I won’t go overboard in praising the film. It does feel like we’re sort of grading on a curve, both because DC’s other efforts have been _so_ disappointing and because we badly want a female superhero movie to do well. The movie had plenty of flaws. The action sequences, aside from the no man’s land sequence and the alleyway fight, felt a little lackluster. The villains weren’t really that menacing, and the movie didn’t feel very high-stakes, somehow.

Hmm, when I have to say what made the movie stand out or make it worth watching, I guess it’s just that Gal Gadot and Patty Jenkins kind of started to sketch out what a fantasy by, for, and about women might look like. In some ways, the fantasy is disquieting: Gal Gadot is thin, she’s white, she’s beautiful, and she’s innocent. She also quite frequently doesn’t wear very much in terms of clothing. But in some ways that feels like the flipside of male superhero movies. I mean, Chris Hemsworth is white and blonde and handsome and rugged and stoic. His Thor is an aspirational figure for men, created by men, but that doesn’t mean he’s not toxic.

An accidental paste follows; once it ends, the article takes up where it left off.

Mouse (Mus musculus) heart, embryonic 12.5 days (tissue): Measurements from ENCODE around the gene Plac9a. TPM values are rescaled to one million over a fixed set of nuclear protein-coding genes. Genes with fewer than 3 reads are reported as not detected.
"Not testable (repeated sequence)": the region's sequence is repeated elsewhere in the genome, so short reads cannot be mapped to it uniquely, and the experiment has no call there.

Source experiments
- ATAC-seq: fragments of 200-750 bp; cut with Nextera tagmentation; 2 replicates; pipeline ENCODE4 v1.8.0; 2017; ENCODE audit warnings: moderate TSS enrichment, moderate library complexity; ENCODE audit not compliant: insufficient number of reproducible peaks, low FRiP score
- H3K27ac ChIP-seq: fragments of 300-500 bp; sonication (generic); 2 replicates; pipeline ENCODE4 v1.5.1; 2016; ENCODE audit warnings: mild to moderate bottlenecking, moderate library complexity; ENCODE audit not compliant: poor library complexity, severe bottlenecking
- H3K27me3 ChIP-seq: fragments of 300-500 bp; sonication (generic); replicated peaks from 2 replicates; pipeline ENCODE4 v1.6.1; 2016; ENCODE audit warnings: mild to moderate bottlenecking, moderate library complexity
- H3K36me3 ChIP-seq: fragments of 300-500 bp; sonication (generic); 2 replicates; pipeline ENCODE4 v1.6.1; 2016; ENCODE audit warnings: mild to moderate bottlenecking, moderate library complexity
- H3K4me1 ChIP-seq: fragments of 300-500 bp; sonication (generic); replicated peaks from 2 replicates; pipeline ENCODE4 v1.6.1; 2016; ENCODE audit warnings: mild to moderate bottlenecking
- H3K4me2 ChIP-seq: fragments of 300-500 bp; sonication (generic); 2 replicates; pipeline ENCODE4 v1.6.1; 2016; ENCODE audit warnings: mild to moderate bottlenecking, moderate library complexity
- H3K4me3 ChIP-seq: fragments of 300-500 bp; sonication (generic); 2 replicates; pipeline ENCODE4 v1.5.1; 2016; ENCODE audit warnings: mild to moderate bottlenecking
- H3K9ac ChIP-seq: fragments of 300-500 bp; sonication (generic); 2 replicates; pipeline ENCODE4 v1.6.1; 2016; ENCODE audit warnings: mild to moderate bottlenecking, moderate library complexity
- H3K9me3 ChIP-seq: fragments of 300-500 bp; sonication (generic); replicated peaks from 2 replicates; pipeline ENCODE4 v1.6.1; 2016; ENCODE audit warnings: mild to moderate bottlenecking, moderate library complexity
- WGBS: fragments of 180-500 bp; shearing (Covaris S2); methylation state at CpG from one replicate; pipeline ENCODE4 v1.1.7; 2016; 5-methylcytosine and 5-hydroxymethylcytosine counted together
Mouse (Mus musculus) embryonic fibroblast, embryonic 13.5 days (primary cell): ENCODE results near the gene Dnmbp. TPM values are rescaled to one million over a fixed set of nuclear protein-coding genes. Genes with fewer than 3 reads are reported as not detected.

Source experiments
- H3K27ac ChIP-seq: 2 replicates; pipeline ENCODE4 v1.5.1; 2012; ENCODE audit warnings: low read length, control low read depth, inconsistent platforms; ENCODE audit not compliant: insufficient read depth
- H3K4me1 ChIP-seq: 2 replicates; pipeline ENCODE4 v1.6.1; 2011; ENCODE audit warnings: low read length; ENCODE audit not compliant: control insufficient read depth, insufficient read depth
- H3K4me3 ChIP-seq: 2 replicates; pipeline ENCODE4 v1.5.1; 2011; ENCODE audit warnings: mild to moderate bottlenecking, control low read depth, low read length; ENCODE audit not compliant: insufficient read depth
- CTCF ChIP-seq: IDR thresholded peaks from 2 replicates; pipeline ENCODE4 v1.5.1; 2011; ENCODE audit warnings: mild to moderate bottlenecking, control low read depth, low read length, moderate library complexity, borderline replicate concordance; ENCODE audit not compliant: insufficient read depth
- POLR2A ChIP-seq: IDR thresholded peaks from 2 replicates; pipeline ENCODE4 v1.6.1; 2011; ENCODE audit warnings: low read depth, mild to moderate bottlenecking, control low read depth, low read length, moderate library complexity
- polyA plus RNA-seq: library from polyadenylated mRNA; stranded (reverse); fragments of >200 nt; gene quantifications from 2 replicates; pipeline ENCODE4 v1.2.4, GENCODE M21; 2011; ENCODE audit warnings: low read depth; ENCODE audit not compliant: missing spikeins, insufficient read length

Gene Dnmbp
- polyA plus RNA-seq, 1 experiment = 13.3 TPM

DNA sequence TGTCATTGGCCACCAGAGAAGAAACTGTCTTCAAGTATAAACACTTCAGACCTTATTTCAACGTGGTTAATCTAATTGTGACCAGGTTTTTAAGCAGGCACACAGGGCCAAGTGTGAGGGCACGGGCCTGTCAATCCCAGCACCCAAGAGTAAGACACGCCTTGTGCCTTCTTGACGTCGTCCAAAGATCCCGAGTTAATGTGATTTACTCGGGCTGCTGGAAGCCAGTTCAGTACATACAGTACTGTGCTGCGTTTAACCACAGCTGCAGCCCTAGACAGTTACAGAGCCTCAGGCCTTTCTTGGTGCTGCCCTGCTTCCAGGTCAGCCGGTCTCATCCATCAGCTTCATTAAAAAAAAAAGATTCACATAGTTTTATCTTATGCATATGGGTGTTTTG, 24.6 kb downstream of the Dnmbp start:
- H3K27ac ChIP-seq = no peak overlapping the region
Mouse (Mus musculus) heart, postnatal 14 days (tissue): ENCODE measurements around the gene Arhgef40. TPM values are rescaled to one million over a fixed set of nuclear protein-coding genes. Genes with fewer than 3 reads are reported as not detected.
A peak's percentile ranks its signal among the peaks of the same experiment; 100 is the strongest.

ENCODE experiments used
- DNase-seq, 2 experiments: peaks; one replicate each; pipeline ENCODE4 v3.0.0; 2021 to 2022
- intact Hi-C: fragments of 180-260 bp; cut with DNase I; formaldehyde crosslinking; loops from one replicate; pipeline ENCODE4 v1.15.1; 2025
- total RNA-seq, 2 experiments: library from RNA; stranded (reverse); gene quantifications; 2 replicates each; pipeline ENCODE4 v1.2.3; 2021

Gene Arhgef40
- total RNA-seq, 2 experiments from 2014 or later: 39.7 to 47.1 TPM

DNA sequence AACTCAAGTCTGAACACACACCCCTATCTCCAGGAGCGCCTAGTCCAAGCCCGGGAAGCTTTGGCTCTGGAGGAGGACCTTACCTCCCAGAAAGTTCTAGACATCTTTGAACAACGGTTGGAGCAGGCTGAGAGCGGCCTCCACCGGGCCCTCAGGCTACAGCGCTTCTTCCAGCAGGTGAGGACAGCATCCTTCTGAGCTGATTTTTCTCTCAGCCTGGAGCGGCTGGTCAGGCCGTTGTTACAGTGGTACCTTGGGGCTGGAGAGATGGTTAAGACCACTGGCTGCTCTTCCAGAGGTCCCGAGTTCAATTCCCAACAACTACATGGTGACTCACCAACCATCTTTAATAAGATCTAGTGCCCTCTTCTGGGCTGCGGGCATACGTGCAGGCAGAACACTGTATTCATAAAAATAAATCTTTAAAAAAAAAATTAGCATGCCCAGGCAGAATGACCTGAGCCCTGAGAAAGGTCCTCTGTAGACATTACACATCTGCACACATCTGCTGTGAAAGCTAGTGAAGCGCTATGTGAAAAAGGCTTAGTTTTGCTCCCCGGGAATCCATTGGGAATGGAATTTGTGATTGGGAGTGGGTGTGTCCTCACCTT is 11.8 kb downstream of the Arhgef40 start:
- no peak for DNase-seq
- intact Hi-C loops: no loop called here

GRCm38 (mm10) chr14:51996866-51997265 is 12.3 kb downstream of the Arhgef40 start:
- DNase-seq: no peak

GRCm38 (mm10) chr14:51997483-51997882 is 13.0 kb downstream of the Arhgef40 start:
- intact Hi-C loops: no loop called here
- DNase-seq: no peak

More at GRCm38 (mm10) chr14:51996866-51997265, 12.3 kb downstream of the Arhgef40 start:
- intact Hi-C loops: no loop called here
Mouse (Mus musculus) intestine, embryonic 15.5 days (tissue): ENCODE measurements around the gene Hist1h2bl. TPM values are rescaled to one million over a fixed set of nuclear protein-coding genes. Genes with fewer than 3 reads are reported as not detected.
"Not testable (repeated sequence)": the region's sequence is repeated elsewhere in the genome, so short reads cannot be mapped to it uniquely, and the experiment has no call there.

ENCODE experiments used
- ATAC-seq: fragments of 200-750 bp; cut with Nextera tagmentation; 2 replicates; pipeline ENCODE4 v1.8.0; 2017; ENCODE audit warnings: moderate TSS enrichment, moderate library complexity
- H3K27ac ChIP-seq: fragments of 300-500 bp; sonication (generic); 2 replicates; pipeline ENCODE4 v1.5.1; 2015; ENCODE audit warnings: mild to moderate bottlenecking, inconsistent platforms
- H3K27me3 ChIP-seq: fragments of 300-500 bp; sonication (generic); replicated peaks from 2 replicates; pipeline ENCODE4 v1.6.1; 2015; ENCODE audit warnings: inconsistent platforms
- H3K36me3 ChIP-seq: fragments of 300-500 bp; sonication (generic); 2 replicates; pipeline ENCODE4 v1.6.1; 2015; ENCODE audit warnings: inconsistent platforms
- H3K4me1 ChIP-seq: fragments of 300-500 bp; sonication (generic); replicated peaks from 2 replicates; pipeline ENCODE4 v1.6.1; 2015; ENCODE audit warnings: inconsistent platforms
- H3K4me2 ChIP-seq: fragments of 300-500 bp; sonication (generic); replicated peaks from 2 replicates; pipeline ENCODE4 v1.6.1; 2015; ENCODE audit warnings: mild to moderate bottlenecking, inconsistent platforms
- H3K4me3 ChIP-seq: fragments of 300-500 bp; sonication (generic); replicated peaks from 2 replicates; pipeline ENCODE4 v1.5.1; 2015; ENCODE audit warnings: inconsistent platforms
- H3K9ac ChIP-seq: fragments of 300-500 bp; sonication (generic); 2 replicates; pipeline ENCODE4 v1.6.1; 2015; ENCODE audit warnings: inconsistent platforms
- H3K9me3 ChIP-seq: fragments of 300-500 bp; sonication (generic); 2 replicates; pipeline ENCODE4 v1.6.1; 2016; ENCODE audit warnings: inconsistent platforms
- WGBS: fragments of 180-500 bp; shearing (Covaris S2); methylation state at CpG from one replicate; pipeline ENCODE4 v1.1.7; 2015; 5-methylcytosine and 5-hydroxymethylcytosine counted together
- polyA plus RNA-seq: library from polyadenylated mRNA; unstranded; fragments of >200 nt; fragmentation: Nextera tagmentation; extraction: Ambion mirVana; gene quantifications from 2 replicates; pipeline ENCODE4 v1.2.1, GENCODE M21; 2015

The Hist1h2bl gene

In this movie, too, Gal Gadot becomes one of the boys. She does this by accepting and understanding their attempts at flirtation, by slogging it out with them in tough encounters, but by also maintaining a sort of den mother appeal and seeing to all of their various psychoses and neuroses. In this she sort of replicates what a lot of successful women do (and need to do) in the workplace. They have to become one of the boys, but not too much so. I mean how many sorority girls have played den mother to a pack of frat guys in exactly the same way? How many female management consultants or doctors or lawyers have performed the same function in an otherwise male workplace? The way that Wonder Woman becomes a leader of this group is subtle and clever, but it’s also open to criticism, because it’s so tied up with her beauty and with traditional gender roles.

And yet…I don’t know…she’s a fantasy. There should be other fantasies, I agree, but I think that the desire to have a perfect body is always going to be a part of our fantasies. It’s just that for women the desire to have a perfect body has these gross connotations: why do I want this? who do I want it for?

I think with Wonder Woman, and with movies and shows like it, there can be some effort to unpick that and to create an action-heroine aesthetic that’s more for women than for men. But obviously there’s a long way to go. And, equally obviously, I’m not a woman, so I can’t really opine too much further about this matter.